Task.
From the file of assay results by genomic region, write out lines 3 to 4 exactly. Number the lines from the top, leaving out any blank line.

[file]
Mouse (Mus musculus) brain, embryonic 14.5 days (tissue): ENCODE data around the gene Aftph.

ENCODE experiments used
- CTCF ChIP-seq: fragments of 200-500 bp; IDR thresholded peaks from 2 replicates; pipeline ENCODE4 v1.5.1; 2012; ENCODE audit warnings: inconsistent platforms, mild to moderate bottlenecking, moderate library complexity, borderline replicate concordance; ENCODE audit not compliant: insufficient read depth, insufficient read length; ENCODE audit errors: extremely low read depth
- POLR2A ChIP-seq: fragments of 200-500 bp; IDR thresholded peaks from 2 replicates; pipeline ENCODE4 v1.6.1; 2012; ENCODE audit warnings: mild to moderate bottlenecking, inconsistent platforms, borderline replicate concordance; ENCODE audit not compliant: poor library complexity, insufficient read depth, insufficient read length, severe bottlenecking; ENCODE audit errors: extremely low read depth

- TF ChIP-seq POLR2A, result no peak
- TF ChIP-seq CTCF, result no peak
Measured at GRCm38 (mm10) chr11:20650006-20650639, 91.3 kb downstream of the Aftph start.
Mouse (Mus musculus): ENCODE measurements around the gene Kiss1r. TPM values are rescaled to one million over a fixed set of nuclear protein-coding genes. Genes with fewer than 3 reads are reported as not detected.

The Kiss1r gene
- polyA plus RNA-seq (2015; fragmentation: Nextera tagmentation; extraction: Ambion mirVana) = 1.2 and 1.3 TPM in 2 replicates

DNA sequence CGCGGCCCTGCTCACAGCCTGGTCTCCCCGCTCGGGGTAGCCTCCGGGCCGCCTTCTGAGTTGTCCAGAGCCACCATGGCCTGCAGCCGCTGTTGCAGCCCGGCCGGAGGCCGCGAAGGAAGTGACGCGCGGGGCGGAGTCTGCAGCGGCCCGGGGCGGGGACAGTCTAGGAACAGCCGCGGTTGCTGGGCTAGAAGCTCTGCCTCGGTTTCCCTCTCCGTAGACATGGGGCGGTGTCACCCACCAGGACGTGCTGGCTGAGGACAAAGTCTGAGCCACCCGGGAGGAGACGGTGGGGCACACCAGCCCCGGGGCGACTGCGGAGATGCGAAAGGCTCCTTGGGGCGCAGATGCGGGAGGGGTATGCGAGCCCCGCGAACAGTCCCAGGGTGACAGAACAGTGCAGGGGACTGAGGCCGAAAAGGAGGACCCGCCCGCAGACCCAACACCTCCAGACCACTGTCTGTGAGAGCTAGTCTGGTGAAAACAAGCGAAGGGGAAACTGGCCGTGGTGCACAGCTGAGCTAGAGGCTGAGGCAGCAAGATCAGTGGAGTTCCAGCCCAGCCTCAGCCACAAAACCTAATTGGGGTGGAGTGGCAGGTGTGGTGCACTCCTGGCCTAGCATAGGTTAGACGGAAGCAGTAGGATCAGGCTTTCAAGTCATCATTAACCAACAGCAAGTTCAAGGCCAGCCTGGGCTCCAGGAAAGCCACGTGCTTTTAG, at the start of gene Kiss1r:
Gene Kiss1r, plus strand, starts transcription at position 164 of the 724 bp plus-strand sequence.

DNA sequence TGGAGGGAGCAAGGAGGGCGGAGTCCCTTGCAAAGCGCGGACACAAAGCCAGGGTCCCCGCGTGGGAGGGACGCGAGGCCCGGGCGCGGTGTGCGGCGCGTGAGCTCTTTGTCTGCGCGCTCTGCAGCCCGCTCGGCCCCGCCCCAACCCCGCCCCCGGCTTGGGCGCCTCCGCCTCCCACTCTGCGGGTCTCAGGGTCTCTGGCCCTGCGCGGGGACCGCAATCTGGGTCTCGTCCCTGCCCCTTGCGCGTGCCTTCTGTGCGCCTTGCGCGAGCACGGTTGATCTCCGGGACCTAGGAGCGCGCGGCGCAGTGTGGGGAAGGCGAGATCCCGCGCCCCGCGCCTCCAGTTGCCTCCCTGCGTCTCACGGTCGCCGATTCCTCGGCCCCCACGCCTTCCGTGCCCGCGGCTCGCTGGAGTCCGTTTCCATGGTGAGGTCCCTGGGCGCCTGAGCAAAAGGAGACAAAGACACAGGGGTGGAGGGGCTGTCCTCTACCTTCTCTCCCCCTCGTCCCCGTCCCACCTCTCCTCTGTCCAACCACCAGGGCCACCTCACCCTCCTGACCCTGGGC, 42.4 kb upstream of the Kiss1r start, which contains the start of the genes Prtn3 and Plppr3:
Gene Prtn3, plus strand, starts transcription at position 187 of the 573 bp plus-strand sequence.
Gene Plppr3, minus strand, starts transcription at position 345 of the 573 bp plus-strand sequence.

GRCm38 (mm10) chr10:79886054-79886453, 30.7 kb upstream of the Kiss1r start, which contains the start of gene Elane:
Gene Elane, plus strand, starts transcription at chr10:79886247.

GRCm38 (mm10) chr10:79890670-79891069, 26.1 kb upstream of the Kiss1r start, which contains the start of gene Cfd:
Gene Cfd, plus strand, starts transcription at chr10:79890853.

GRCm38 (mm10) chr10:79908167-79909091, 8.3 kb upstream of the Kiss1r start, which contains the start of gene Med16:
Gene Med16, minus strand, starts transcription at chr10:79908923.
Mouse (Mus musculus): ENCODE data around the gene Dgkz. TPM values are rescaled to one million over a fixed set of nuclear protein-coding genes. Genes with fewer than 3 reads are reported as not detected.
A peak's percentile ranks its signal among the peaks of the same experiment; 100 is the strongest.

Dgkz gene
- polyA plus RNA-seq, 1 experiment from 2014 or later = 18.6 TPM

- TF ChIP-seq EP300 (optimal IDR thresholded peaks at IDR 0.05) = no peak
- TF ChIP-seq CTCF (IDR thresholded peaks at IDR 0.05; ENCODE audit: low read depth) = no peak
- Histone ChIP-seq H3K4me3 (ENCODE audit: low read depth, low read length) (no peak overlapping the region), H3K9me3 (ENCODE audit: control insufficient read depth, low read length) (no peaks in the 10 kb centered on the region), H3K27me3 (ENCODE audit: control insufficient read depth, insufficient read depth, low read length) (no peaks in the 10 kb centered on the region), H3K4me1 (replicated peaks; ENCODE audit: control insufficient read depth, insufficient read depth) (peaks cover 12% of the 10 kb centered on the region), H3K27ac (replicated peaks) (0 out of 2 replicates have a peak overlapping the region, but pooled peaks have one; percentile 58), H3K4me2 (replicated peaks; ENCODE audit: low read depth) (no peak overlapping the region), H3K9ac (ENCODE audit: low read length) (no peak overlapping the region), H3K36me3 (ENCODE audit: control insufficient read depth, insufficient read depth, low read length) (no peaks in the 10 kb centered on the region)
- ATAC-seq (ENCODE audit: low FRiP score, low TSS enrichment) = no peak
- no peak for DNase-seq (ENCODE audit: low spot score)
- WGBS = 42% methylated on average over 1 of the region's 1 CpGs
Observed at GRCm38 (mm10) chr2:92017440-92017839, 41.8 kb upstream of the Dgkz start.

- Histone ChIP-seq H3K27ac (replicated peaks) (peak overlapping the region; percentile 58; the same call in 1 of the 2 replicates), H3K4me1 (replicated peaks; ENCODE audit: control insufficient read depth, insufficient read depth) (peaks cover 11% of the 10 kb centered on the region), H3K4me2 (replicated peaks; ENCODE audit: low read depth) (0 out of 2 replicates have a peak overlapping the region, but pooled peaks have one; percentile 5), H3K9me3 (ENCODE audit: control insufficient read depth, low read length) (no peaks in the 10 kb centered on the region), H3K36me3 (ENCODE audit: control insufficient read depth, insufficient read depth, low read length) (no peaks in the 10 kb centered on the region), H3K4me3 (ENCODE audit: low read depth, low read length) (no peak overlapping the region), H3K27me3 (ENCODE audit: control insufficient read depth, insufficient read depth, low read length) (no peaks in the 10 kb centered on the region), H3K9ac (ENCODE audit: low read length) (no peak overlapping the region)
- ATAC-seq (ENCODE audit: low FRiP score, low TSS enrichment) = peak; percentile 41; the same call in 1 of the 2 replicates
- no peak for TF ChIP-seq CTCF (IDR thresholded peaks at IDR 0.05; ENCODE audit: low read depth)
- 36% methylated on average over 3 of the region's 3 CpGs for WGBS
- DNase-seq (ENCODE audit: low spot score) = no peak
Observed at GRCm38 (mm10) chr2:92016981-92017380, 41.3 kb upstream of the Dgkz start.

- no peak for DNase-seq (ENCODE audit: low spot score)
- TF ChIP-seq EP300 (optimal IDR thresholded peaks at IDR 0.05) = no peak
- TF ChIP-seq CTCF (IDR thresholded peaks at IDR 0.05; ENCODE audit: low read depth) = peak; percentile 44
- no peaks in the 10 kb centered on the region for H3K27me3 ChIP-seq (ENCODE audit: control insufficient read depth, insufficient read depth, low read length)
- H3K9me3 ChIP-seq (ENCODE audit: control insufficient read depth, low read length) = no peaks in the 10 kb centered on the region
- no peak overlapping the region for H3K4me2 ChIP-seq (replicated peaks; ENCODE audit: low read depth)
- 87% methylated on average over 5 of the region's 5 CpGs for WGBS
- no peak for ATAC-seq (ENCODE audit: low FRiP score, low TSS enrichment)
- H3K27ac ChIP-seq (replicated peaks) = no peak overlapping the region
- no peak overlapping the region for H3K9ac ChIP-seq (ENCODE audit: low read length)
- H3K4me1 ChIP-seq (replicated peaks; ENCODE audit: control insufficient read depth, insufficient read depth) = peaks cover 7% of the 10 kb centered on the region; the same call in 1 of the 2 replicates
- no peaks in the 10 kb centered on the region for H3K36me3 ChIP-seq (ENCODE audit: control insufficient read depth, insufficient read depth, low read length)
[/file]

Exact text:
- CTCF ChIP-seq: fragments of 200-500 bp; IDR thresholded peaks from 2 replicates; pipeline ENCODE4 v1.5.1; 2012; ENCODE audit warnings: inconsistent platforms, mild to moderate bottlenecking, moderate library complexity, borderline replicate concordance; ENCODE audit not compliant: insufficient read depth, insufficient read length; ENCODE audit errors: extremely low read depth
- POLR2A ChIP-seq: fragments of 200-500 bp; IDR thresholded peaks from 2 replicates; pipeline ENCODE4 v1.6.1; 2012; ENCODE audit warnings: mild to moderate bottlenecking, inconsistent platforms, borderline replicate concordance; ENCODE audit not compliant: poor library complexity, insufficient read depth, insufficient read length, severe bottlenecking; ENCODE audit errors: extremely low read depth